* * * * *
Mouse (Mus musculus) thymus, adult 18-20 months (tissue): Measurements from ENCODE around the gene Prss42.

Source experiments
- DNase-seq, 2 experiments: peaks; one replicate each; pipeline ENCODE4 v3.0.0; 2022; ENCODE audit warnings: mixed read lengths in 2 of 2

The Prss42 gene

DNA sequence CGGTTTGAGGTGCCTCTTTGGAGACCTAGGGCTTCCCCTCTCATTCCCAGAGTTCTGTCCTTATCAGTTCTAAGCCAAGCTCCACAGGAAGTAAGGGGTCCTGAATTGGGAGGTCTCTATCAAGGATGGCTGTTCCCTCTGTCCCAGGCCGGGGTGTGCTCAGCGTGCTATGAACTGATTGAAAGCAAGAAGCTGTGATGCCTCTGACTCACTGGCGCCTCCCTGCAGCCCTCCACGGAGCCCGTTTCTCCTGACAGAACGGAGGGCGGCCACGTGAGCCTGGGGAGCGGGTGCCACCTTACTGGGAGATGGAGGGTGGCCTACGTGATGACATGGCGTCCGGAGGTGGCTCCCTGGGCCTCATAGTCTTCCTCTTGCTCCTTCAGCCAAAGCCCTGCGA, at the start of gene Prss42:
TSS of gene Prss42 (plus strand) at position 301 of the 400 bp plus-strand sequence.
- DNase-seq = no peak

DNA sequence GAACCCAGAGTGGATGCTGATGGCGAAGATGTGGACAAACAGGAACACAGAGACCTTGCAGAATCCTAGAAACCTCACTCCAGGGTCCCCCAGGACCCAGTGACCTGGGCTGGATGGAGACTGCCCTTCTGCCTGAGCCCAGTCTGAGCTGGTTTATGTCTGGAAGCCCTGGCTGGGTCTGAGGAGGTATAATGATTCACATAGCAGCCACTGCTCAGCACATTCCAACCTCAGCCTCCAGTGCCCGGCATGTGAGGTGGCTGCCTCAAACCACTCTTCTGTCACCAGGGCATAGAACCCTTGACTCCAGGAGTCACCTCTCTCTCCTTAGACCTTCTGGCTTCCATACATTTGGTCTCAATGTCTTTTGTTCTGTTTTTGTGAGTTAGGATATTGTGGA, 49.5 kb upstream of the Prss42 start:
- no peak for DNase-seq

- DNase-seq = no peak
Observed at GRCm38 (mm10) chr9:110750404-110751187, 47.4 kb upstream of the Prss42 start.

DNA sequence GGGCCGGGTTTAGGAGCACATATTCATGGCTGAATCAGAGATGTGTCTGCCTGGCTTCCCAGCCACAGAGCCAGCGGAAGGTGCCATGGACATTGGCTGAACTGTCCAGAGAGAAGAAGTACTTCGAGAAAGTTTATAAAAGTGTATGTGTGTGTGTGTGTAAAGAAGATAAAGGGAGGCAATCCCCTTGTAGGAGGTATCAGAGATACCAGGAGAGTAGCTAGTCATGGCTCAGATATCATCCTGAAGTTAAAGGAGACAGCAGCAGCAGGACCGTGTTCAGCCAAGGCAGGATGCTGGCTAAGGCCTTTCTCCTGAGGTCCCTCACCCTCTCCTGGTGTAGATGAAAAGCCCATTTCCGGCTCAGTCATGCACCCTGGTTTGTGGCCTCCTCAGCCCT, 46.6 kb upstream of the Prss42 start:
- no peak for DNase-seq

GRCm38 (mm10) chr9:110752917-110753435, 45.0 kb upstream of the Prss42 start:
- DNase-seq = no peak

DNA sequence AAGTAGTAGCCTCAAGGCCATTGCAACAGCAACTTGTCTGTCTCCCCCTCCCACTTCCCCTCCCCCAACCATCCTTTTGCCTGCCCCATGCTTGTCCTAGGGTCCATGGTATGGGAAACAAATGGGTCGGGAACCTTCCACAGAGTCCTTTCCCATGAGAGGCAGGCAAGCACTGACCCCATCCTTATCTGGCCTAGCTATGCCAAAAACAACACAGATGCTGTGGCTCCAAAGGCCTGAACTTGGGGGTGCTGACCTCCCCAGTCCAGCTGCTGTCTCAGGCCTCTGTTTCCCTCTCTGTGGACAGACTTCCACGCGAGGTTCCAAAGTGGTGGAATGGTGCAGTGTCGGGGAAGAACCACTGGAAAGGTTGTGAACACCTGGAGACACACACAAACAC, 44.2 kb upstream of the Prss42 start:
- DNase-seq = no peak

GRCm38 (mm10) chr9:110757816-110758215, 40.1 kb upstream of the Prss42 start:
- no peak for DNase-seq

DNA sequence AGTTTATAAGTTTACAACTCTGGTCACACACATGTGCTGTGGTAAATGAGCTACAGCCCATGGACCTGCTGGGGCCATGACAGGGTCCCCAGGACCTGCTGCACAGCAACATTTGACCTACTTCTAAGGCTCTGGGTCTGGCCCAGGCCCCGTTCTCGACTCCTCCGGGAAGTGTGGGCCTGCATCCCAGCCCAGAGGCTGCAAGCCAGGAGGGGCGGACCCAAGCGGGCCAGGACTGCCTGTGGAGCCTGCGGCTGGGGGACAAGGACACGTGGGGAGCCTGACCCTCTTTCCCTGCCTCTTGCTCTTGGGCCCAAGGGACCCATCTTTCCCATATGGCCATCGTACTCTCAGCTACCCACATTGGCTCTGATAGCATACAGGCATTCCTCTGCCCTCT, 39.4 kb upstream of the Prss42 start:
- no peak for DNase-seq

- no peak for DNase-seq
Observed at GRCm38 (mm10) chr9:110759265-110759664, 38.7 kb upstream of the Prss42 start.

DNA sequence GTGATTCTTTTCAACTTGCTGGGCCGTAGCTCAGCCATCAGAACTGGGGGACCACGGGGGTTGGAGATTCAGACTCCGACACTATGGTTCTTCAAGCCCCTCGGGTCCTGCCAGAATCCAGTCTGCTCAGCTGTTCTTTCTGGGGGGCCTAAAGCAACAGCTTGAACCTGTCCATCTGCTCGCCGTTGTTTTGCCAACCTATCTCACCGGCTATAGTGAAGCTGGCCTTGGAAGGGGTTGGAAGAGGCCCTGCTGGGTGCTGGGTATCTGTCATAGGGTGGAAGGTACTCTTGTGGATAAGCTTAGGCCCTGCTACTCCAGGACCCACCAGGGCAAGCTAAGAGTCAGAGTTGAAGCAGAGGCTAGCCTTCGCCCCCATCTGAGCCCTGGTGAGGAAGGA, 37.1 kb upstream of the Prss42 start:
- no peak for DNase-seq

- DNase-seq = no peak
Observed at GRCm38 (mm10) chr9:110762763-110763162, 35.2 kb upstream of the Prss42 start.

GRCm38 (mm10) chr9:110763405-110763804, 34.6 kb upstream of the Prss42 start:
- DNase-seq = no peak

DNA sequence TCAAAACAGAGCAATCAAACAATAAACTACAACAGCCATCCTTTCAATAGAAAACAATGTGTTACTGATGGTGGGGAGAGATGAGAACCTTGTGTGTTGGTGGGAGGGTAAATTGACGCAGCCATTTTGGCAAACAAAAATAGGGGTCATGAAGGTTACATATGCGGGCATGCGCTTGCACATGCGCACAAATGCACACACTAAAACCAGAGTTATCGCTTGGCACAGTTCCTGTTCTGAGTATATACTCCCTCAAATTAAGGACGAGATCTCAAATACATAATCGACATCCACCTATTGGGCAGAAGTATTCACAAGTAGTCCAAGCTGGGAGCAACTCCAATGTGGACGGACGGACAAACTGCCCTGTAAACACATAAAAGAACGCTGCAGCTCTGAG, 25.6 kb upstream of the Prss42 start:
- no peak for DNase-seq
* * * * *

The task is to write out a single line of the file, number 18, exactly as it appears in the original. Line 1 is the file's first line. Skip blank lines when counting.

GRCm38 (mm10) chr9:110757816-110758215, 40.1 kb upstream of the Prss42 start: